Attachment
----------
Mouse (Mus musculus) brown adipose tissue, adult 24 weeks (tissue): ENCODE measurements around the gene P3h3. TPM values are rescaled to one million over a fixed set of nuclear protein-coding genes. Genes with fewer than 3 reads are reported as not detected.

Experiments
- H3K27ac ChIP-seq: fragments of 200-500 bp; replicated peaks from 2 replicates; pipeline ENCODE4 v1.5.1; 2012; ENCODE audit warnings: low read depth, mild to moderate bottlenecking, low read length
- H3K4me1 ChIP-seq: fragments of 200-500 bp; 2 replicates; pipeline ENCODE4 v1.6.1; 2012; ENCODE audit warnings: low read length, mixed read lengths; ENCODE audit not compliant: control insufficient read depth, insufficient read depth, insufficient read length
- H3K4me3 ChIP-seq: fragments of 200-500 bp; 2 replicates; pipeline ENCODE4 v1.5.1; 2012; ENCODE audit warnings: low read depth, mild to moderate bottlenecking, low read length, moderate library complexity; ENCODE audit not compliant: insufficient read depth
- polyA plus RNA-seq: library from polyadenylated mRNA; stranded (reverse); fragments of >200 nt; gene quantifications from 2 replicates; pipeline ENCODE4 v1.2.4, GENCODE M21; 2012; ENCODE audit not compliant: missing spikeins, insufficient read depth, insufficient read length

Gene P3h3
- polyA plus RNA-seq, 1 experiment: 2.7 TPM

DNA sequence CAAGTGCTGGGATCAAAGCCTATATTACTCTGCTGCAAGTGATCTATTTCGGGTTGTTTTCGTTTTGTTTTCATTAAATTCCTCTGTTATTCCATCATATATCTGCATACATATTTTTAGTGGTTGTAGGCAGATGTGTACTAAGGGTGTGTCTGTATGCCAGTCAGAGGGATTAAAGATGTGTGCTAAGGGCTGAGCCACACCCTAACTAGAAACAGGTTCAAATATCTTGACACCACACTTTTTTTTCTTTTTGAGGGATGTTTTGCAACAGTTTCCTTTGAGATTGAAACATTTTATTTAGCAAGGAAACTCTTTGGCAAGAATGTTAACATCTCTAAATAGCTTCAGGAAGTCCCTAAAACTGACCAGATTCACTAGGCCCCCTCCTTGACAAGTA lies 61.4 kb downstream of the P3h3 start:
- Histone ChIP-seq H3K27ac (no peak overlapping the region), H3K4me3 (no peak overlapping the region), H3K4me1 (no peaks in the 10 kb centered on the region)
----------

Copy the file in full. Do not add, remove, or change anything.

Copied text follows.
Mouse (Mus musculus) brown adipose tissue, adult 24 weeks (tissue): ENCODE measurements around the gene P3h3. TPM values are rescaled to one million over a fixed set of nuclear protein-coding genes. Genes with fewer than 3 reads are reported as not detected.

Experiments
- H3K27ac ChIP-seq: fragments of 200-500 bp; replicated peaks from 2 replicates; pipeline ENCODE4 v1.5.1; 2012; ENCODE audit warnings: low read depth, mild to moderate bottlenecking, low read length
- H3K4me1 ChIP-seq: fragments of 200-500 bp; 2 replicates; pipeline ENCODE4 v1.6.1; 2012; ENCODE audit warnings: low read length, mixed read lengths; ENCODE audit not compliant: control insufficient read depth, insufficient read depth, insufficient read length
- H3K4me3 ChIP-seq: fragments of 200-500 bp; 2 replicates; pipeline ENCODE4 v1.5.1; 2012; ENCODE audit warnings: low read depth, mild to moderate bottlenecking, low read length, moderate library complexity; ENCODE audit not compliant: insufficient read depth
- polyA plus RNA-seq: library from polyadenylated mRNA; stranded (reverse); fragments of >200 nt; gene quantifications from 2 replicates; pipeline ENCODE4 v1.2.4, GENCODE M21; 2012; ENCODE audit not compliant: missing spikeins, insufficient read depth, insufficient read length

Gene P3h3
- polyA plus RNA-seq, 1 experiment: 2.7 TPM

DNA sequence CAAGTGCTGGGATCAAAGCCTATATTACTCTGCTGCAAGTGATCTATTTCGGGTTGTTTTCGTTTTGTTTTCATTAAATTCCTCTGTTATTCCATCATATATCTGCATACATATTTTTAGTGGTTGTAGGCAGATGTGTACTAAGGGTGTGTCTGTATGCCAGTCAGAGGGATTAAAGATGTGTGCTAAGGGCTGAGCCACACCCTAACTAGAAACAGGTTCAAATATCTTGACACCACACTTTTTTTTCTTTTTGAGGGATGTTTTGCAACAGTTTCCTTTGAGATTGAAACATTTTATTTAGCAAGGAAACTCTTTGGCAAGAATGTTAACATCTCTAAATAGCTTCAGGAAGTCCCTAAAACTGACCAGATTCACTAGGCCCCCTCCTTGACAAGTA lies 61.4 kb downstream of the P3h3 start:
- Histone ChIP-seq H3K27ac (no peak overlapping the region), H3K4me3 (no peak overlapping the region), H3K4me1 (no peaks in the 10 kb centered on the region)